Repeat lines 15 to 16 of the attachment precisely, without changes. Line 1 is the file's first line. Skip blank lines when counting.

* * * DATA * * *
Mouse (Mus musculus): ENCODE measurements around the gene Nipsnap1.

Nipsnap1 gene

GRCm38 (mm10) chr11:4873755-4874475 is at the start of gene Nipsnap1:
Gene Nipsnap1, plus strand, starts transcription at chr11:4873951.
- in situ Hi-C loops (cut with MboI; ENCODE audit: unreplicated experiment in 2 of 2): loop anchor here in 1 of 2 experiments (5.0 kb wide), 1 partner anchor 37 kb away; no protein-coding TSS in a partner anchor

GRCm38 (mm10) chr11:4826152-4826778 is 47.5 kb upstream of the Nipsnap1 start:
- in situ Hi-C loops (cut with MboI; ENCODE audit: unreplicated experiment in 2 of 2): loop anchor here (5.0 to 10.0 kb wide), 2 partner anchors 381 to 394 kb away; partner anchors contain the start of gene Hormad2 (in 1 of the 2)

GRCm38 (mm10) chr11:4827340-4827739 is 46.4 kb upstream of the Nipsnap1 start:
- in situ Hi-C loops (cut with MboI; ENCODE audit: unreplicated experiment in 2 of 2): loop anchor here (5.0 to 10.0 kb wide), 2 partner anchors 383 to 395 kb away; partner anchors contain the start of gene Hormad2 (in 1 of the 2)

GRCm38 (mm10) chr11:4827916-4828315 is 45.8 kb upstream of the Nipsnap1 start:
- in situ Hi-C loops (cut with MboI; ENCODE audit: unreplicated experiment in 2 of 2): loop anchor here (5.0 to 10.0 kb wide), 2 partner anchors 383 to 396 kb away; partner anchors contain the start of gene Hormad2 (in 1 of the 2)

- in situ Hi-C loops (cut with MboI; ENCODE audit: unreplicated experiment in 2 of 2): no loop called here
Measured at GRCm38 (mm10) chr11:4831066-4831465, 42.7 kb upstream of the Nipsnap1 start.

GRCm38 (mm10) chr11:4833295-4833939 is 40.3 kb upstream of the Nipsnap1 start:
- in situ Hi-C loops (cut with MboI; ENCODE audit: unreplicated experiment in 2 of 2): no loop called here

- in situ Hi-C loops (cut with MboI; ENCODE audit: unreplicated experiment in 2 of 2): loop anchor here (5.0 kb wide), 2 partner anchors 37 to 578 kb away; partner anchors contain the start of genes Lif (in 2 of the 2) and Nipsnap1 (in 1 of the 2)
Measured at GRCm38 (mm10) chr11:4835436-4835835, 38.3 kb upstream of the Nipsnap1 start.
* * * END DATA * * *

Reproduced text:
- in situ Hi-C loops (cut with MboI; ENCODE audit: unreplicated experiment in 2 of 2): no loop called here

- in situ Hi-C loops (cut with MboI; ENCODE audit: unreplicated experiment in 2 of 2): loop anchor here (5.0 kb wide), 2 partner anchors 37 to 578 kb away; partner anchors contain the start of genes Lif (in 2 of the 2) and Nipsnap1 (in 1 of the 2)